Eliminating excessive false positives is the holy grail in gene discovery – it saves money and time. Its Gene Discovery by Informationless Perturbation (GDIP) method has reduced false positive rates by 10-100x (depending on the trait and the organism) and they are bringing the power of GDIP to breeding climate-resilience traits into crops ranging from rice to rubber-producing plants. Avalo.ai is the seed company where sustainability and crop science are converging.
With a pinkish glow, the silvery door opened to reveal trays of dirt and seedlings. Held at a cool 54°F, Avalo CEO Brendan Collins gingerly removes the trays and proceeds to count with surgical concentration. Two new seedlings had popped and, notably, one their algorithm predicted would be the highest performing knock-out.
Based off a computational platform CSO Mariano Alvarez developed during his postdoctoral fellowship at Duke, Avalo’s ultra-fast, high sensitivity, and high accuracy gene discovery platform is being used to generate cold tolerant rice strains that can stave off the harvest shattering effects of weedy rice and late frosts.
Gene discovery itself isn’t new, but the gold standard, Genome Wide Association Studies or GWAS, is fraught with a major problem: too many false positives. A plant breeder who wants to target a specific trait is left with hundreds of gene targets to address, the vast majority of which are a waste of time (read: $20M dollars worth of time and effort wasted for each wrong gene target).
We’ve seen how this type of baked-in R&D cost is passed down to the payers in pharmaceuticals. Outside of major row crops, the agriculture industry simply cannot bear these types of excessive development costs. Enter Avalo’s Gene Discovery by Informationless Perturbation approach (GDIP, for short). Powered by Prof. Cynthia Rudin’s pioneering work in interpretable artificial intelligence, Avalo is using GDIP to solve the urgent problem of developing climate-resilient crops to feed the next billion people.
The excitement around Avalo’s early data is palatable. The 5 month old company has initiated four new academic and industry partnerships during IndieBio and last month it raised its Seed round. Brendan and Mariano are building their team and churning out new performance data every week.
We are creating the genetic blueprints for the fastest sustainable transformation in agricultural history.Brendan Collins, CEO of Avalo
Yeah, totally!Mariano Alvarez, CSO of Avalo
During SOSV’s IndieBio program we asked you prove your next generation gene discovery for the future of plants works. What did you discover?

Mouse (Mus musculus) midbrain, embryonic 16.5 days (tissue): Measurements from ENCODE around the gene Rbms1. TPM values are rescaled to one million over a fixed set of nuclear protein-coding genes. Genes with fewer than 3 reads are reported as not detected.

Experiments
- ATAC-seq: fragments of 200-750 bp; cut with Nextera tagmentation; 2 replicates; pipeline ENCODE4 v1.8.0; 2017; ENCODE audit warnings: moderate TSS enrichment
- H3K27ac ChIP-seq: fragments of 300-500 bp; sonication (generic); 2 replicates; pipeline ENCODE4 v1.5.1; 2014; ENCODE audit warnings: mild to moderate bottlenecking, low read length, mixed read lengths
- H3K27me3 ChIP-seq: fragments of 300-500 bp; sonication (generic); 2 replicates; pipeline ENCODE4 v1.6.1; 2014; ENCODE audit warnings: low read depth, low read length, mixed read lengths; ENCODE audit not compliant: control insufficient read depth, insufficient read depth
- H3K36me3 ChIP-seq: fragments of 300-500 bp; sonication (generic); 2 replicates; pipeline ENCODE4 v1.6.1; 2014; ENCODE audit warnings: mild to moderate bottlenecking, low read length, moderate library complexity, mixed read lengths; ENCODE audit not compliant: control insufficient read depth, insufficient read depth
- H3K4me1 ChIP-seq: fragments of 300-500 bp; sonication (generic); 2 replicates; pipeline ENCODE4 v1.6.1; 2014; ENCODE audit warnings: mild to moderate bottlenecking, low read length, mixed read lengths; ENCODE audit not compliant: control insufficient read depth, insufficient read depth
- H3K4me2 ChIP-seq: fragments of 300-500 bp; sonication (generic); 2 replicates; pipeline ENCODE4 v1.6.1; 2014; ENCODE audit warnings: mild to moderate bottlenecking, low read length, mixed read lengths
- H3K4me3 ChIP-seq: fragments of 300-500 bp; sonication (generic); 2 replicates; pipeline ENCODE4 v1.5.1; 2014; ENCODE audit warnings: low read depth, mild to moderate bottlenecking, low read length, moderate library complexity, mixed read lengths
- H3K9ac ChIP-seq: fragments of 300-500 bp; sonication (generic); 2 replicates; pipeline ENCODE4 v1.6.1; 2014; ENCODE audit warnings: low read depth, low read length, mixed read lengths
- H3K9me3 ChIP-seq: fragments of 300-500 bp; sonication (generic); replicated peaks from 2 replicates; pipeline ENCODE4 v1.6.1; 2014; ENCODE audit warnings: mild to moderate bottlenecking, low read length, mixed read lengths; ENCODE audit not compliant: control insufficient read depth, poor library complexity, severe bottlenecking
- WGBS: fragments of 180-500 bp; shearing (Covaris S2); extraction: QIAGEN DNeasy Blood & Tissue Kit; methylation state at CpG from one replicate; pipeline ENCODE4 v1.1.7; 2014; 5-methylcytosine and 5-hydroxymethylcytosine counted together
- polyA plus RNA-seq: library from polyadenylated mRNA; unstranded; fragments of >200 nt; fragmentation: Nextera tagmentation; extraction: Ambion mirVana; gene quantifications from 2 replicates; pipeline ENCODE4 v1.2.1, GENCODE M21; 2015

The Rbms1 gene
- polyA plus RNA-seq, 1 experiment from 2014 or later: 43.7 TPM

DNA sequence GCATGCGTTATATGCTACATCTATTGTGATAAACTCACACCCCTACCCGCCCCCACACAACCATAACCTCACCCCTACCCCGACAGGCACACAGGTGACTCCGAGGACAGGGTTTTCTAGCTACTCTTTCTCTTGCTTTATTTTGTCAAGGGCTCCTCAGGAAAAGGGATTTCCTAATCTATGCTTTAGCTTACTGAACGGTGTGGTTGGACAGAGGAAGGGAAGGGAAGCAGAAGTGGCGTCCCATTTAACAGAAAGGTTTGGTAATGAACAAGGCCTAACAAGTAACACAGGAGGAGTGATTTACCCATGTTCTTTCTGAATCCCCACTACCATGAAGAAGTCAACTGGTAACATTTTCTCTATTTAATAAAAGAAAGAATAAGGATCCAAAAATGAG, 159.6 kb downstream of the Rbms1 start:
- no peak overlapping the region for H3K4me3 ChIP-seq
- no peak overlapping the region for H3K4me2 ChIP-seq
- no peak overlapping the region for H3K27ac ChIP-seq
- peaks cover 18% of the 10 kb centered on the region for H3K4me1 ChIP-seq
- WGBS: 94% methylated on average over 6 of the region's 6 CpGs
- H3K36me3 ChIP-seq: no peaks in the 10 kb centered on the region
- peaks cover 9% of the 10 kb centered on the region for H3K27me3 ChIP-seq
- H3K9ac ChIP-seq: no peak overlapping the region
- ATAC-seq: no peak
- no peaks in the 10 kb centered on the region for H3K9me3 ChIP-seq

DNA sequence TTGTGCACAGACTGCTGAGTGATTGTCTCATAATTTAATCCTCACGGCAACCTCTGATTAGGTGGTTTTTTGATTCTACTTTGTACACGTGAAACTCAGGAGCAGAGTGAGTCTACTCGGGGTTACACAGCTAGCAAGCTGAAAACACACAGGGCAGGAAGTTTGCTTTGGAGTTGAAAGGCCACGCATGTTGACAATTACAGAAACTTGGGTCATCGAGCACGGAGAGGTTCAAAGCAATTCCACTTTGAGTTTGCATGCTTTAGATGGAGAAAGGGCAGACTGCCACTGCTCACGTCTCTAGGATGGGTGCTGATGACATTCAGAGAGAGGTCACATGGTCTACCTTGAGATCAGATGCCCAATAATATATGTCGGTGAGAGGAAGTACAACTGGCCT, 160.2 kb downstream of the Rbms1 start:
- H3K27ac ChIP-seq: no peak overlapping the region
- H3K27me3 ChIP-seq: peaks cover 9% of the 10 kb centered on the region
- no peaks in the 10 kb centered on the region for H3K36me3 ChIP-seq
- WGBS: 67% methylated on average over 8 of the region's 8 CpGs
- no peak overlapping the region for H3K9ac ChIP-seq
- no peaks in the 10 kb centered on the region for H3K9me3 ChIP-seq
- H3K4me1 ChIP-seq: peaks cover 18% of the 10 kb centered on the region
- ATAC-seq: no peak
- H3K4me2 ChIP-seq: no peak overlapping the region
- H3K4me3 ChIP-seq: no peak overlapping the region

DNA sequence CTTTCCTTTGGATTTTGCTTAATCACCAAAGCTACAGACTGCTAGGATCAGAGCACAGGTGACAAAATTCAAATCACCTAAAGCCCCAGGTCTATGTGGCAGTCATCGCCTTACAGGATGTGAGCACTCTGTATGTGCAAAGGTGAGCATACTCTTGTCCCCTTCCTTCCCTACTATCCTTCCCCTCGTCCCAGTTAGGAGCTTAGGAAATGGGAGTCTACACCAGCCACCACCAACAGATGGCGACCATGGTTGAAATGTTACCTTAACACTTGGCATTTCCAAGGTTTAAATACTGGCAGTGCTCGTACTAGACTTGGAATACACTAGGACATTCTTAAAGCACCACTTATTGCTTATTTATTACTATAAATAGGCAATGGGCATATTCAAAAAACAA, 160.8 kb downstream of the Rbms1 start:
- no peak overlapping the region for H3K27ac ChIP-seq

We needed to show one major thing: that GDIP–Gene Discovery via Informationless Perturbation–finds usable gene targets the first time. We decided to take some publicly-available data on cold tolerance in rice (a major problem for California growers) and try to find a target that we could break quickly and inexpensively. At the Phytotron in Duke University, we were able to validate four genes for cold tolerance over a three month experiment for about $15,000. Pretty good compared to the alternative!
Can you explain a little bit about how your predictive algorithm actually works relative to current approaches?
We know that biology is inherently complex. However, to interpret biology, we have to simplify the model and that is what we are doing every time we run a genome wide association study. This allows scientists to bring some interpretability to biology, but the downside is that it lets in hundreds of false positives. By employing interpretable machine learning we can create a much more realistic model of biology that doesn’t compromise on complexity and using our informationless perturbations (our proprietary technique to explain black box models) we can probe that model and make discoveries.
Why does predicting crop or plant phenotype matter?
Plant products are all around us – not just as food, but as cosmetics, perfumes, and industrial feedstocks. The phenotypes of the plants – from the color of an aesthetically pleasing flower to the ability of a crop to shrug off infection – usually have some genetic component that we can amplify to make the plant more useful.
The problem is that most traits are the result of complex architectures, many genes interacting with each other and the environment to produce the observable outcome. This makes both gene discovery and trait prediction… well, hard! Current genetic tools cannot accommodate this complexity. We make it easy.
Who is Avalo?
When we started this whole thing, we were just two scientists from North Carolina with a good idea. Mariano was a postdoctoral researcher at Duke University with a background in plant evolutionary and computational biology. Brendan has a background in cell and clinical biology and has spent the last seven years doing software development for startups around Durham.
IndieBio really believed in us from a very early stage. Now, we’re growing to a team of 7 by the end of the year, with a team of superstar scientific advisors including Cynthia Rudin (head of the Prediction Analysis Lab at Duke) and Daniel Pomp (Professor Emeritus of Genetics at UNC Chapel Hill and co-founder of GeneSeek) as well as an amazing group of investors and supporters behind us. We feel pretty lucky.
We often joke that Avalo will develop partnerships on all 7 continents — from rice to wheat to dandelion to corals — do you think you will develop something for Antarctica?
That’s funny — our first in planta trial was cold tolerance in rice, so maybe we’ll just ratchet that up a bit. There are some cold tolerant varieties in Japan, so… maybe? In all seriousness, I think there are some really interesting opportunities to work on marine organisms in Antarctica – reefs, microbes, and even fish. We’d love to find a partner for those projects in the future!